One important challenge for all of us is to avoid the situation where academic discourse simply replicates itself, and in doing so, replicates the underlying power structures. The primary answer to this challenge is greater diversity and openness on campus across all dimensions. We invite all members of our community to take these diversity and openness considerations seriously, whether it concerns panellists at events, faculty or staff hires, student recruitment, course materials and readings, or discussion topics.
Academic freedom leads to progress if it is based on open debate. We value reasoned contradictions with the aim to improve our thinking. We value facts, stringent methods, logic and rigor. We value the power of good arguments. Across the globe, many of these values are currently being challenged by those who do not believe in them. As a public policy school, we have the moral obligation to speak up in defence of these values and encourage constructive debate.
This brings us to the third theme for the Academic Year 2020-2021: Academic debate is much facilitated if it takes place in a context of mutual respect, empathy, and the capacity to listen.
We are a small community that draws its strength from respectful and meaningful discussions and direct interactions. Perhaps it was the requirement for social distancing, imposed by the pandemic, which contributed to a distancing in dialogue, and an unfortunate deterioration of the discussion culture that many of us saw and experienced over the past months.
Our wish for the upcoming academic year is that we can again strengthen our culture of mutual respect and closeness – despite the distance. This does not mean that disagreement or controversy aren’t welcome. Quite the contrary: disagreement and controversy are necessary ingredients to academic discourse. But controversy without some degree of empathy, respect, or the capacity and willingness to listen will quickly turn into less than helpful conflict and empty polarisation.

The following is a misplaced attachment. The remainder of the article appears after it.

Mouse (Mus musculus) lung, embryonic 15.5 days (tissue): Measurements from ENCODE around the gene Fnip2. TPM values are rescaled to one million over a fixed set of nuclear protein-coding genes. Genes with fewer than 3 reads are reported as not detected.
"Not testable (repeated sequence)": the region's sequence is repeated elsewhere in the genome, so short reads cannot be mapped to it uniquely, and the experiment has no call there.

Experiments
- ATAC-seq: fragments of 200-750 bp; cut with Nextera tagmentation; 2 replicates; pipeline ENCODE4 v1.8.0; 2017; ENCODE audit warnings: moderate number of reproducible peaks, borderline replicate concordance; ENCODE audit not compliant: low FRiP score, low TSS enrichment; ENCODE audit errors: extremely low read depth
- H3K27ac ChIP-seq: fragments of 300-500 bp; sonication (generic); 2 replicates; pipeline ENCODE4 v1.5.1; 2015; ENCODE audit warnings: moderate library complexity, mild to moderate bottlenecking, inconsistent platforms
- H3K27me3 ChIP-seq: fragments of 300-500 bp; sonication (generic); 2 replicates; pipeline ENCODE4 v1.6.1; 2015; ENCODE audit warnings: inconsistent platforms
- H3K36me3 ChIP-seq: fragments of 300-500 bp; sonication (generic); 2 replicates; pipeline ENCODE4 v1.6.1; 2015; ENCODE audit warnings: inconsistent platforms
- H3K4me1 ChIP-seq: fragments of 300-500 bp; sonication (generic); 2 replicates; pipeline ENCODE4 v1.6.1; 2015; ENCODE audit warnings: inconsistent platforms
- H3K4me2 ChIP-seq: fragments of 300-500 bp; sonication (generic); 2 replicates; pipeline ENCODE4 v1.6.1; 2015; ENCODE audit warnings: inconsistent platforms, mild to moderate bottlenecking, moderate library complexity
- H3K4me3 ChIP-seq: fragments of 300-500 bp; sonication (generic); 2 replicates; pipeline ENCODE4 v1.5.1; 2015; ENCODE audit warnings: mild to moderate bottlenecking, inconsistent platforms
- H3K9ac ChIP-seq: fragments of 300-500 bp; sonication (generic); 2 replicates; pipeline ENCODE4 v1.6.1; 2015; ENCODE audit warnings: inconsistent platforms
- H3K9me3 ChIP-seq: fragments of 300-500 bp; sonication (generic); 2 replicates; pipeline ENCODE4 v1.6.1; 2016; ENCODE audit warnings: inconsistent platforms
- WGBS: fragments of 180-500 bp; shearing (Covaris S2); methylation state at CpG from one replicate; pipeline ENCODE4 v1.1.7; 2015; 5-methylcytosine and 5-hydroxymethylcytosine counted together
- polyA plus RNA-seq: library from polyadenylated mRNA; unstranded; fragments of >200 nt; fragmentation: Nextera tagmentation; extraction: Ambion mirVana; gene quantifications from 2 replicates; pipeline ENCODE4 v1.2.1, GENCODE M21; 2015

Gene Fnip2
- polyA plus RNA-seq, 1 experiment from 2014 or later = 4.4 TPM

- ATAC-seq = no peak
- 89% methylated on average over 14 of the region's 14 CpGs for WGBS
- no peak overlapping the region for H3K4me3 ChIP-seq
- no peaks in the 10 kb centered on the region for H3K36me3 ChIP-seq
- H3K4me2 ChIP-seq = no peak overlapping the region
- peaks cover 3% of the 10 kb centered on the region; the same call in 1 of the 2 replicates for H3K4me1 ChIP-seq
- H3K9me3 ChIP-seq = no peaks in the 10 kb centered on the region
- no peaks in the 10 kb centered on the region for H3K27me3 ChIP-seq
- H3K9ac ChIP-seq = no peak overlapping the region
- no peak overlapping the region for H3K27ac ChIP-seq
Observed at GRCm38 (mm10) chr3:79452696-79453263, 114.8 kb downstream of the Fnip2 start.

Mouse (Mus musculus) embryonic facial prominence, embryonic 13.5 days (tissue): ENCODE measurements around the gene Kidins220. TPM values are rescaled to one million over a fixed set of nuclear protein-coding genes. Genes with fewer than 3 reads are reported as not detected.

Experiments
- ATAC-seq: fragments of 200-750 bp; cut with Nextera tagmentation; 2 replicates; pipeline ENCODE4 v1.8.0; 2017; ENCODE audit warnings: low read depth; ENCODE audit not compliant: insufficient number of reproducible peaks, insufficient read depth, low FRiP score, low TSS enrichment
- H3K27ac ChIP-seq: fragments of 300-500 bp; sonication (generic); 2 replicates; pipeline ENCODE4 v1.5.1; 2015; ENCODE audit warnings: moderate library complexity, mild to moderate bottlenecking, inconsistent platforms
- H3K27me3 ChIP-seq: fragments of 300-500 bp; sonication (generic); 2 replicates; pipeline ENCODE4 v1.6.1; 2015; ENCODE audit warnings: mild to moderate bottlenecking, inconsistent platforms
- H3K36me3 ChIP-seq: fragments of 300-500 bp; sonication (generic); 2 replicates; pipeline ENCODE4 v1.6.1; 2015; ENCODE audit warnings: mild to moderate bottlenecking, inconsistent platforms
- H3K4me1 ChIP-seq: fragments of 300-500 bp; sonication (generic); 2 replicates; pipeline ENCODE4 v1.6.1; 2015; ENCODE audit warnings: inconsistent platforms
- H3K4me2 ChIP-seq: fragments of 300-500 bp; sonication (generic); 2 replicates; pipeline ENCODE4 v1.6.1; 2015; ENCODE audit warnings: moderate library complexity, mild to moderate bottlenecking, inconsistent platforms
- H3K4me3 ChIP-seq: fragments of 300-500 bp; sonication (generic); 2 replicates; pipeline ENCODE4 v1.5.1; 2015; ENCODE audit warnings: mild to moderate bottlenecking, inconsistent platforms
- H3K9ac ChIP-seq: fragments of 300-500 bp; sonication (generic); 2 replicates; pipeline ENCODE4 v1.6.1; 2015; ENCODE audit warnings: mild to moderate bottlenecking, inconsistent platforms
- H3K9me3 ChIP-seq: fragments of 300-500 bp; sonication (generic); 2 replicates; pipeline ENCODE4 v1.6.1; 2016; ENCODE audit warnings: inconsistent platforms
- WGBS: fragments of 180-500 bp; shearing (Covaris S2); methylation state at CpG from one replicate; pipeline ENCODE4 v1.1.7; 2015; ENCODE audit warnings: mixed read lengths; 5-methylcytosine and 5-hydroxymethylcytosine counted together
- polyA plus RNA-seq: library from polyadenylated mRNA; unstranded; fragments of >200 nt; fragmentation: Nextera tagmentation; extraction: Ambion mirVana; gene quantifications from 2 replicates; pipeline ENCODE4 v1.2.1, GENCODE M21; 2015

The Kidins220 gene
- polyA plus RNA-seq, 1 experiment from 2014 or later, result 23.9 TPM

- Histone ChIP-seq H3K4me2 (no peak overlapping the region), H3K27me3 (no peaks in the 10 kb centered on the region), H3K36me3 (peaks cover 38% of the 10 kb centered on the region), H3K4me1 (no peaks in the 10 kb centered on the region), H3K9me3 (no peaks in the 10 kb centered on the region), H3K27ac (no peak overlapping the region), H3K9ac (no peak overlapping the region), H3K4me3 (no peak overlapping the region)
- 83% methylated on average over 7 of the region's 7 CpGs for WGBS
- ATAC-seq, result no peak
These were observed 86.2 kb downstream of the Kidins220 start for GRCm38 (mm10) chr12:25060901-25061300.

We invite all members of the community to remain respectful and constructive in our interactions, both online and off. In our endeavour to address the difficult and sometimes controversial challenges we face as a community, we will work with those who adhere to these principles.
The Hertie School is a place of vibrant intellectual exchange, of excellence in research and teaching - and of exciting policy debates. We want to be a role model in openness, diversity, inclusion, and respect. We still have work to do, but we can get there. Let’s do that work together.
We are excited to see so many new students, new faculty, new researchers and new team members join the School this fall. You have made the right choice to join us. We are a place of discussion, debate and learning. What we all share is the desire to actively contribute to the common good. The world surrounding us is changing rapidly – some of these changes are threats, while others are opportunities. Let us all work together to understand what’s going on today, so that we can shape tomorrow.
We wish you a successful Academic Year 2020-2021.
Mark Hallerberg, Deputy President and Dean of Research and Faculty
Axel Baisch, Managing Director
Christine Reh, Dean of Graduate Programmes
Andrea Römmele, Dean of Executive Education
And also on behalf of President Henrik Enderlein